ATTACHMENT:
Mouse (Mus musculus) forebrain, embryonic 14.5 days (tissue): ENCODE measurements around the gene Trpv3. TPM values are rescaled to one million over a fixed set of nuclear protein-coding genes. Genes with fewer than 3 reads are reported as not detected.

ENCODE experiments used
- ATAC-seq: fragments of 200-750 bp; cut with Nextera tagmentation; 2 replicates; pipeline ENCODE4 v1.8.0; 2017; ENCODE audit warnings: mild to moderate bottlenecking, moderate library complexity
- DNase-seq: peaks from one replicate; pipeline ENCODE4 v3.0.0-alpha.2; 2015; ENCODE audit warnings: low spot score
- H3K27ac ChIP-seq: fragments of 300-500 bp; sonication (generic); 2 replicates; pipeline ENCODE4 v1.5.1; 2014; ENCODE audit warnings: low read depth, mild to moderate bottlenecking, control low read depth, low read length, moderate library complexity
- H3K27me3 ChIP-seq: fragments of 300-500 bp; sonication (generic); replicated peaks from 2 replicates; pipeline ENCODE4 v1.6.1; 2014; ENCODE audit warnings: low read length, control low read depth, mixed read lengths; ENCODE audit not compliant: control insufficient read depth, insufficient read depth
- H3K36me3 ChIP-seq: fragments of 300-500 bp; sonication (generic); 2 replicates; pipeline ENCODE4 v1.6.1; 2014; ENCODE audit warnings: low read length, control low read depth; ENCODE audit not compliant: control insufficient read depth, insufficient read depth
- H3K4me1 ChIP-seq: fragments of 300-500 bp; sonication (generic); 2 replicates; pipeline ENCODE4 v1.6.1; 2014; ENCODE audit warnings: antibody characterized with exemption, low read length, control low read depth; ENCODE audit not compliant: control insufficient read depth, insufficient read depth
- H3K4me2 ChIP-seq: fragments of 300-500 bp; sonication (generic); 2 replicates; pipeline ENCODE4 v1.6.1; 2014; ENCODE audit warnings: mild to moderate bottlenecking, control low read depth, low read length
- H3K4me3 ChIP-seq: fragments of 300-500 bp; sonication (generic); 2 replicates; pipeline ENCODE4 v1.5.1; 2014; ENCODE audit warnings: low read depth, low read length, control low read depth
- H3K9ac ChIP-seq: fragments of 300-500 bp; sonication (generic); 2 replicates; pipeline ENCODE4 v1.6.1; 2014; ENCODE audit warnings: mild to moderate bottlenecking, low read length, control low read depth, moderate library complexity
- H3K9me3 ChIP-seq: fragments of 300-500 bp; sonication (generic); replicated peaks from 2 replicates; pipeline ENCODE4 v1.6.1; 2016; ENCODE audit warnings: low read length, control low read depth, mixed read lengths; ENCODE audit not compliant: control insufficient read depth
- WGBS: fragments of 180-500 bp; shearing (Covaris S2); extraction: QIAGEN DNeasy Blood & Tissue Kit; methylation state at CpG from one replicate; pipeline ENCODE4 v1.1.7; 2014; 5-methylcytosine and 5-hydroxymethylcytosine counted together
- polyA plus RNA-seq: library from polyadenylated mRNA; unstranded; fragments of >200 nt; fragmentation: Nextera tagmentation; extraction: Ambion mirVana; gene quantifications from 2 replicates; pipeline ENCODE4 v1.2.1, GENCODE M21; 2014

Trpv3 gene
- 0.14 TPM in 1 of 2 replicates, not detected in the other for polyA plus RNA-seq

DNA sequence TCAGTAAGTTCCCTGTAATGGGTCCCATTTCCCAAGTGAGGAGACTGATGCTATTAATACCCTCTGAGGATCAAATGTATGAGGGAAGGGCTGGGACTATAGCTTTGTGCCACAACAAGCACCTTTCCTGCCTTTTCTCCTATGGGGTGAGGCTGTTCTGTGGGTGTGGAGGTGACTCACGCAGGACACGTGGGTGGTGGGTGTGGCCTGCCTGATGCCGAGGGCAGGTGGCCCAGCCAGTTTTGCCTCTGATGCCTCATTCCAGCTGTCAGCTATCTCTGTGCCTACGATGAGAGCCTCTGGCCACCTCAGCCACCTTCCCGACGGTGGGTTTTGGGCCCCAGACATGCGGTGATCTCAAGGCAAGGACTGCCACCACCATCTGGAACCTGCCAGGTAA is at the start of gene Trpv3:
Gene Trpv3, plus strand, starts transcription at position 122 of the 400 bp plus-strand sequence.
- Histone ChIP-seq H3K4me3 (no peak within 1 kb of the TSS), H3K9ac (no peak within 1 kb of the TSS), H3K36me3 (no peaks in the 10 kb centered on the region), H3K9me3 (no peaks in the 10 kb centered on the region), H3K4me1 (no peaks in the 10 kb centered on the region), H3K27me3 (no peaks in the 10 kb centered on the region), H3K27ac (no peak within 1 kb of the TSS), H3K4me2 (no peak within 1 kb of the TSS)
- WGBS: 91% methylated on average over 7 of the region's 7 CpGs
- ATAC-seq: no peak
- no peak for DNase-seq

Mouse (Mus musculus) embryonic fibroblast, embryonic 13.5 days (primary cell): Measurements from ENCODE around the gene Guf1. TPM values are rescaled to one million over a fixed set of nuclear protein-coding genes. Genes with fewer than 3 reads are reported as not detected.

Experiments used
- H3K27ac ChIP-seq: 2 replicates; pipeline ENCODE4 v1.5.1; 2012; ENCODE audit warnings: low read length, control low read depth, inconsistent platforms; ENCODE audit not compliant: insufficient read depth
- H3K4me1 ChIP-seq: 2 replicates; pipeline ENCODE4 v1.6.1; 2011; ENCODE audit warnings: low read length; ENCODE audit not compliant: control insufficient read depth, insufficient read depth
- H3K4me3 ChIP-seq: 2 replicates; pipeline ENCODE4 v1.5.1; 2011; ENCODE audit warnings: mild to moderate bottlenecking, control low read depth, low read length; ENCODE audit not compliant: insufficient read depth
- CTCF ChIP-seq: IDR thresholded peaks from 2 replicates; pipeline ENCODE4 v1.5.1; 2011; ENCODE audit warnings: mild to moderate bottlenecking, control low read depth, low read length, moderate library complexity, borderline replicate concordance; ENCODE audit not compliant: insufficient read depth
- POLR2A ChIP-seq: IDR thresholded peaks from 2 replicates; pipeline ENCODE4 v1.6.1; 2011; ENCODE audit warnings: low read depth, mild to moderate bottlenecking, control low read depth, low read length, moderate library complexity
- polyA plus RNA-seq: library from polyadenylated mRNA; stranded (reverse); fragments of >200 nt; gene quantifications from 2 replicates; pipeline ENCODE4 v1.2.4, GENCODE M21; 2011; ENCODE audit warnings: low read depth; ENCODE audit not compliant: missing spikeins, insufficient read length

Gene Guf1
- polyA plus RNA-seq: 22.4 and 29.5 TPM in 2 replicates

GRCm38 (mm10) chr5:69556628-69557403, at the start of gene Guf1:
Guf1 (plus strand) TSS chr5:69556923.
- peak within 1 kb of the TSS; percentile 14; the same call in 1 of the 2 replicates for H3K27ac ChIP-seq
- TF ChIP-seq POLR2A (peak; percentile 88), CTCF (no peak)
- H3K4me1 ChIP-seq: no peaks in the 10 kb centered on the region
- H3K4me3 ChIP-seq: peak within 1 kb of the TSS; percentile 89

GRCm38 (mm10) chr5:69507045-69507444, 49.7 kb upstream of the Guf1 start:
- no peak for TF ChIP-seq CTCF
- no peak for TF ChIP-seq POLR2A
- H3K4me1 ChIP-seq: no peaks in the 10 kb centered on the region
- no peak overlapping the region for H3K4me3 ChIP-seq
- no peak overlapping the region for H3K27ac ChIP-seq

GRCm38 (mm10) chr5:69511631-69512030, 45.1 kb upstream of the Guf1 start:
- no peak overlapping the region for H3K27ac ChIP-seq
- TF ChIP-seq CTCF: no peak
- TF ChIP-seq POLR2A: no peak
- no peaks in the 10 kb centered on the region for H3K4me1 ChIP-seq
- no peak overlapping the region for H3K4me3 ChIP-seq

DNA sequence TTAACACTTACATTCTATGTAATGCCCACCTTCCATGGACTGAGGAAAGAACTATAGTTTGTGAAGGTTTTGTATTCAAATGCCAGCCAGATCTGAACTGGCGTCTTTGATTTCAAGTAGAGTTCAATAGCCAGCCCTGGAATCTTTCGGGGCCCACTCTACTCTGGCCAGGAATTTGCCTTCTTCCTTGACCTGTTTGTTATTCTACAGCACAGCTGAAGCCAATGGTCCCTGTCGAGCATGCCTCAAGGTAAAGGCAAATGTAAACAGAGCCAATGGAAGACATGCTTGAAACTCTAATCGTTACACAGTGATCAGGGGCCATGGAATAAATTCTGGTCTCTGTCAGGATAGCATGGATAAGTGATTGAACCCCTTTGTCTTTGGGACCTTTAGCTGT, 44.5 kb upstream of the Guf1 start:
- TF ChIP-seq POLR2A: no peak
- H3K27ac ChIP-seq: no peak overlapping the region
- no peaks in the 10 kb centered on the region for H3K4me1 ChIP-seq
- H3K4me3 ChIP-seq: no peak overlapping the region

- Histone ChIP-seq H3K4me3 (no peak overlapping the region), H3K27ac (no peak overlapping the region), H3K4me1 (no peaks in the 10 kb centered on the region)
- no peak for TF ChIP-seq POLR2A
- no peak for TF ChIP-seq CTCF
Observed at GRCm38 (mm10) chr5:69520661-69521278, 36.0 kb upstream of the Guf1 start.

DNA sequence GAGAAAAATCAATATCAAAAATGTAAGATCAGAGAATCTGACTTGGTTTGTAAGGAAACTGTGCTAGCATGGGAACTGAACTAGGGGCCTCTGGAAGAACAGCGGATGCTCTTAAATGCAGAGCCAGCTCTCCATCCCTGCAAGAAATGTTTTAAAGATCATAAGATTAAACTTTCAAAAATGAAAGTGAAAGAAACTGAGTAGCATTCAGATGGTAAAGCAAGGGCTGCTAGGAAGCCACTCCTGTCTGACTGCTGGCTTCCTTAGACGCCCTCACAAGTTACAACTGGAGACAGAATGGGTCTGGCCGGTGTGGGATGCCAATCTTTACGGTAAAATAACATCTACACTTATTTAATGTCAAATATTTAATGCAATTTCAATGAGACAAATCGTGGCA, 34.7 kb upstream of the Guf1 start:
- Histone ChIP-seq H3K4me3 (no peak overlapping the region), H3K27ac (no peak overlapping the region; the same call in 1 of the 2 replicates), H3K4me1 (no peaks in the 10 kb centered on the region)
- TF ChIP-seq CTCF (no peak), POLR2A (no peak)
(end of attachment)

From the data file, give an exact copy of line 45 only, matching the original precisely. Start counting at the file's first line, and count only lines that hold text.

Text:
GRCm38 (mm10) chr5:69511631-69512030, 45.1 kb upstream of the Guf1 start: